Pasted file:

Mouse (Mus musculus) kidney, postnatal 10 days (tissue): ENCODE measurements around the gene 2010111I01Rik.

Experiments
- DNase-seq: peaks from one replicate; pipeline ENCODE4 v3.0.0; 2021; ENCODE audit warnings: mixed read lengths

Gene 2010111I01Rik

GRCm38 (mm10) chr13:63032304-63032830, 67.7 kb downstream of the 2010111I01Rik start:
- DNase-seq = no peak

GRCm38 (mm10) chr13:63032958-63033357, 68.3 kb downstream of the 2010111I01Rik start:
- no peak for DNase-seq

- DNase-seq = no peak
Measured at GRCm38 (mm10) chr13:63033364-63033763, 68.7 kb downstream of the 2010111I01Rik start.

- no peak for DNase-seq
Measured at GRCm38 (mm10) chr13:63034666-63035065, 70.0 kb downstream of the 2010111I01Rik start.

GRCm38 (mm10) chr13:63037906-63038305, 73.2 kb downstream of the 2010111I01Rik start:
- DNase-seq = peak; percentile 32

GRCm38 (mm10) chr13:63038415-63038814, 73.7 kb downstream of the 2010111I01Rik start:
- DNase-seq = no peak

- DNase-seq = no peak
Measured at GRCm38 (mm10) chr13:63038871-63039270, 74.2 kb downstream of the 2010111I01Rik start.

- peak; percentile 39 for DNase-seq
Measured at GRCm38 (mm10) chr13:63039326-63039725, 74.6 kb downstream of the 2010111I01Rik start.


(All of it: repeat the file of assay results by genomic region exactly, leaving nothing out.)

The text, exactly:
Mouse (Mus musculus) kidney, postnatal 10 days (tissue): ENCODE measurements around the gene 2010111I01Rik.

Experiments
- DNase-seq: peaks from one replicate; pipeline ENCODE4 v3.0.0; 2021; ENCODE audit warnings: mixed read lengths

Gene 2010111I01Rik

GRCm38 (mm10) chr13:63032304-63032830, 67.7 kb downstream of the 2010111I01Rik start:
- DNase-seq = no peak

GRCm38 (mm10) chr13:63032958-63033357, 68.3 kb downstream of the 2010111I01Rik start:
- no peak for DNase-seq

- DNase-seq = no peak
Measured at GRCm38 (mm10) chr13:63033364-63033763, 68.7 kb downstream of the 2010111I01Rik start.

- no peak for DNase-seq
Measured at GRCm38 (mm10) chr13:63034666-63035065, 70.0 kb downstream of the 2010111I01Rik start.

GRCm38 (mm10) chr13:63037906-63038305, 73.2 kb downstream of the 2010111I01Rik start:
- DNase-seq = peak; percentile 32

GRCm38 (mm10) chr13:63038415-63038814, 73.7 kb downstream of the 2010111I01Rik start:
- DNase-seq = no peak

- DNase-seq = no peak
Measured at GRCm38 (mm10) chr13:63038871-63039270, 74.2 kb downstream of the 2010111I01Rik start.

- peak; percentile 39 for DNase-seq
Measured at GRCm38 (mm10) chr13:63039326-63039725, 74.6 kb downstream of the 2010111I01Rik start.